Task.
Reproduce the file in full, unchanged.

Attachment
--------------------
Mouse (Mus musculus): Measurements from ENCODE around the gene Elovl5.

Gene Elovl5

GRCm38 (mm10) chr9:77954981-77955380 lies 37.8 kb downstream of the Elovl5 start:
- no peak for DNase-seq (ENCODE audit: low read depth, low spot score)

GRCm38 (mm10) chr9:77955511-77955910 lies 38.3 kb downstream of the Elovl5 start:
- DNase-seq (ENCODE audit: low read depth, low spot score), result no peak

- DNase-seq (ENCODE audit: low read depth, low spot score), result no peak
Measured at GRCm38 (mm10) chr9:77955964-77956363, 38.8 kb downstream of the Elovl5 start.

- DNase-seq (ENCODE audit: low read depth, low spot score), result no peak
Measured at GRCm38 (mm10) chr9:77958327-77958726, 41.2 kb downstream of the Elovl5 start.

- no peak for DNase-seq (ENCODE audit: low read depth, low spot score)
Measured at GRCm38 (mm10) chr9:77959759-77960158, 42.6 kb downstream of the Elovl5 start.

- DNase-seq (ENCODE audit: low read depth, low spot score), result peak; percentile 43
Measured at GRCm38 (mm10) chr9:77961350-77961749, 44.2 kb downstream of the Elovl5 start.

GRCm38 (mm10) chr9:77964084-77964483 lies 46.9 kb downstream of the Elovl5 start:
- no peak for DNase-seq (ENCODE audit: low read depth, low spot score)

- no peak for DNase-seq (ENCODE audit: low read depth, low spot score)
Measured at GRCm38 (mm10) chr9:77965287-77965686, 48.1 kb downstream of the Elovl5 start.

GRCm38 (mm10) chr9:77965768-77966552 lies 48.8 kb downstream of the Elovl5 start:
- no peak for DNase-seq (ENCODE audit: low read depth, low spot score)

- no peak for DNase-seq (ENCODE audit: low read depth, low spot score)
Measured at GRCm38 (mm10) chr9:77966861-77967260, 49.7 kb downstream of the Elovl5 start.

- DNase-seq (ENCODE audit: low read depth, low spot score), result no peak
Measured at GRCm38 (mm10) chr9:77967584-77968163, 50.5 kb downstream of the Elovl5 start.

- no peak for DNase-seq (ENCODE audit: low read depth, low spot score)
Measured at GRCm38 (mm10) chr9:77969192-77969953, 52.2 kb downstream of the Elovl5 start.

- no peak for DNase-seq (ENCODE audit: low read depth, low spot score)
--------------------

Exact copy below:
Mouse (Mus musculus): Measurements from ENCODE around the gene Elovl5.

Gene Elovl5

GRCm38 (mm10) chr9:77954981-77955380 lies 37.8 kb downstream of the Elovl5 start:
- no peak for DNase-seq (ENCODE audit: low read depth, low spot score)

GRCm38 (mm10) chr9:77955511-77955910 lies 38.3 kb downstream of the Elovl5 start:
- DNase-seq (ENCODE audit: low read depth, low spot score), result no peak

- DNase-seq (ENCODE audit: low read depth, low spot score), result no peak
Measured at GRCm38 (mm10) chr9:77955964-77956363, 38.8 kb downstream of the Elovl5 start.

- DNase-seq (ENCODE audit: low read depth, low spot score), result no peak
Measured at GRCm38 (mm10) chr9:77958327-77958726, 41.2 kb downstream of the Elovl5 start.

- no peak for DNase-seq (ENCODE audit: low read depth, low spot score)
Measured at GRCm38 (mm10) chr9:77959759-77960158, 42.6 kb downstream of the Elovl5 start.

- DNase-seq (ENCODE audit: low read depth, low spot score), result peak; percentile 43
Measured at GRCm38 (mm10) chr9:77961350-77961749, 44.2 kb downstream of the Elovl5 start.

GRCm38 (mm10) chr9:77964084-77964483 lies 46.9 kb downstream of the Elovl5 start:
- no peak for DNase-seq (ENCODE audit: low read depth, low spot score)

- no peak for DNase-seq (ENCODE audit: low read depth, low spot score)
Measured at GRCm38 (mm10) chr9:77965287-77965686, 48.1 kb downstream of the Elovl5 start.

GRCm38 (mm10) chr9:77965768-77966552 lies 48.8 kb downstream of the Elovl5 start:
- no peak for DNase-seq (ENCODE audit: low read depth, low spot score)

- no peak for DNase-seq (ENCODE audit: low read depth, low spot score)
Measured at GRCm38 (mm10) chr9:77966861-77967260, 49.7 kb downstream of the Elovl5 start.

- DNase-seq (ENCODE audit: low read depth, low spot score), result no peak
Measured at GRCm38 (mm10) chr9:77967584-77968163, 50.5 kb downstream of the Elovl5 start.

- no peak for DNase-seq (ENCODE audit: low read depth, low spot score)
Measured at GRCm38 (mm10) chr9:77969192-77969953, 52.2 kb downstream of the Elovl5 start.

- no peak for DNase-seq (ENCODE audit: low read depth, low spot score)